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The N. Side Quarry Crusher Building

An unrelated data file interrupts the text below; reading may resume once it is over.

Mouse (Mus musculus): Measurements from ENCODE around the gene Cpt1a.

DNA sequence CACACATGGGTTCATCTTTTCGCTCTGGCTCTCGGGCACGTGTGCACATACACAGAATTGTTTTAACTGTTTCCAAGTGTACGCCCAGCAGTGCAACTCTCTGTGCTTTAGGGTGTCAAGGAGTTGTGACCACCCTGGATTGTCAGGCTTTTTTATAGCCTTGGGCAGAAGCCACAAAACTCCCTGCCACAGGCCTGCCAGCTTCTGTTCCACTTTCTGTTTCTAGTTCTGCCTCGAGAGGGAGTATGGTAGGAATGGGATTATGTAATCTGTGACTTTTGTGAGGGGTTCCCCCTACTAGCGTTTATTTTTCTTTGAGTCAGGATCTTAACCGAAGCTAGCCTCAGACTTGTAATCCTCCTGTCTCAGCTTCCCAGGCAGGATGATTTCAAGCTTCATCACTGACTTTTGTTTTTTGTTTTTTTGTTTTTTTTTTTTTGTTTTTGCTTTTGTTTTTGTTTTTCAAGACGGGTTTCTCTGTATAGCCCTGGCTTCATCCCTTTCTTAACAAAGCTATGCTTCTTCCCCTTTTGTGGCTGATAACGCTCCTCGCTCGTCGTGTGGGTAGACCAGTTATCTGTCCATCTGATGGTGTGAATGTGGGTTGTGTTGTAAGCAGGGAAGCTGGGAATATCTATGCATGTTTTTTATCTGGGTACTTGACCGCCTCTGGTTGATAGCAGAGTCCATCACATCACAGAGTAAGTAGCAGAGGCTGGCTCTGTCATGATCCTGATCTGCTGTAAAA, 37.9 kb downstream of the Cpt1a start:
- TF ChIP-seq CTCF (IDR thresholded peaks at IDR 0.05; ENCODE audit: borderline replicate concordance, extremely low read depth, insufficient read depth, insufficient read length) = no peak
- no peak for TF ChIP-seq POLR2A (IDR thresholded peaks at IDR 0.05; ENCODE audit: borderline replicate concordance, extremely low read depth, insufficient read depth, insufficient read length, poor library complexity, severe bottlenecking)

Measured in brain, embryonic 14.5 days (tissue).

WHAT IS THAT BIG BUILDING AT THE STATE PARK? By Leslie Korenko This is one of the TOP 10 questions that we get asked at the history museum and on Facebook. That was the North Side quarry crusher. Late in 2018, the State Park cleared the trees and brush from around this structure, revealing it for the first time in many years. As a result, people are asking “What is that big cement thing at the State Park?” While there are several great pictures in the quarry section of the museum that tell a more detailed story about this structure and the various quarry operations on the Island, here is a little history about this particular building. The right side of the building was the steam plant that powered the entire operation. The left side was the crusher building and stone storage bins. Railroad cars would back up through a hole in the upper part of the building and tip stone down into the crusher, which was located in the corner where the two structures meet. You can still see the concrete pads from the trestle in the grass. Conveyor belts would carry the crushed stone across the top of the concrete structure and dump it into the bins. RR cars backed up underneath (in the ‘tunnel’) where the stone would drop into the cars. The train would carry the stone cars out onto the dock and dump it into the bins on the dock. These were called pocket docks. There were chutes that would be lowered to allow the stone to tumble onto the boats. If the stone should get stuck in the chutes, they would send a quarry worker in with a sledgehammer or a small charge of black powder or dynamite to dislodge the blockage. It was very dangerous work. Chris, at the State Park, wants to do some descriptive signage for this building. The North Side crusher building back in the day. That small building on the left was the Locomotive House. The building today. Look closely at the small shed – it was originally located on the roof of the building behind the smoke stacks. You can still see the concrete pads for the trestle in the grass.

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